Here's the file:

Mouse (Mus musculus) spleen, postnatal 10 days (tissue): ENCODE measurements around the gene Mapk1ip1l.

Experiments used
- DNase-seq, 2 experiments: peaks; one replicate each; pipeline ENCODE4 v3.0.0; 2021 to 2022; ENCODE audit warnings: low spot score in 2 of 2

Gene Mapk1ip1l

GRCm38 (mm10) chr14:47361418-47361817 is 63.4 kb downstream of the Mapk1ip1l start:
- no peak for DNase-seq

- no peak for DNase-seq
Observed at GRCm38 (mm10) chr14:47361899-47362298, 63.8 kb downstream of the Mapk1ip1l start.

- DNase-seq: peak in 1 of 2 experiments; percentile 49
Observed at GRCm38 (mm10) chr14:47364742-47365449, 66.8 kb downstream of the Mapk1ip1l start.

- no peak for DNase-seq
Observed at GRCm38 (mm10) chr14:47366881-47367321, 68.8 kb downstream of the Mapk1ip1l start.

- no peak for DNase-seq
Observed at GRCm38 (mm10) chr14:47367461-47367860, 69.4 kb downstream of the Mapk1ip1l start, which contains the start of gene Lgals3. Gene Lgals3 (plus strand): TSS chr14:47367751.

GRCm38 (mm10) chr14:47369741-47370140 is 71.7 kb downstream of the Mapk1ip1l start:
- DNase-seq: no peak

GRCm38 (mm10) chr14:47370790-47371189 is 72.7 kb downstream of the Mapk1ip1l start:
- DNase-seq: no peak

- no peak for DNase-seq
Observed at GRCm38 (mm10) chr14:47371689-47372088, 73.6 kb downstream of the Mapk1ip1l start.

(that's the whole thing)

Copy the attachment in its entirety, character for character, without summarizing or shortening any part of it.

Mouse (Mus musculus) spleen, postnatal 10 days (tissue): ENCODE measurements around the gene Mapk1ip1l.

Experiments used
- DNase-seq, 2 experiments: peaks; one replicate each; pipeline ENCODE4 v3.0.0; 2021 to 2022; ENCODE audit warnings: low spot score in 2 of 2

Gene Mapk1ip1l

GRCm38 (mm10) chr14:47361418-47361817 is 63.4 kb downstream of the Mapk1ip1l start:
- no peak for DNase-seq

- no peak for DNase-seq
Observed at GRCm38 (mm10) chr14:47361899-47362298, 63.8 kb downstream of the Mapk1ip1l start.

- DNase-seq: peak in 1 of 2 experiments; percentile 49
Observed at GRCm38 (mm10) chr14:47364742-47365449, 66.8 kb downstream of the Mapk1ip1l start.

- no peak for DNase-seq
Observed at GRCm38 (mm10) chr14:47366881-47367321, 68.8 kb downstream of the Mapk1ip1l start.

- no peak for DNase-seq
Observed at GRCm38 (mm10) chr14:47367461-47367860, 69.4 kb downstream of the Mapk1ip1l start, which contains the start of gene Lgals3. Gene Lgals3 (plus strand): TSS chr14:47367751.

GRCm38 (mm10) chr14:47369741-47370140 is 71.7 kb downstream of the Mapk1ip1l start:
- DNase-seq: no peak

GRCm38 (mm10) chr14:47370790-47371189 is 72.7 kb downstream of the Mapk1ip1l start:
- DNase-seq: no peak

- no peak for DNase-seq
Observed at GRCm38 (mm10) chr14:47371689-47372088, 73.6 kb downstream of the Mapk1ip1l start.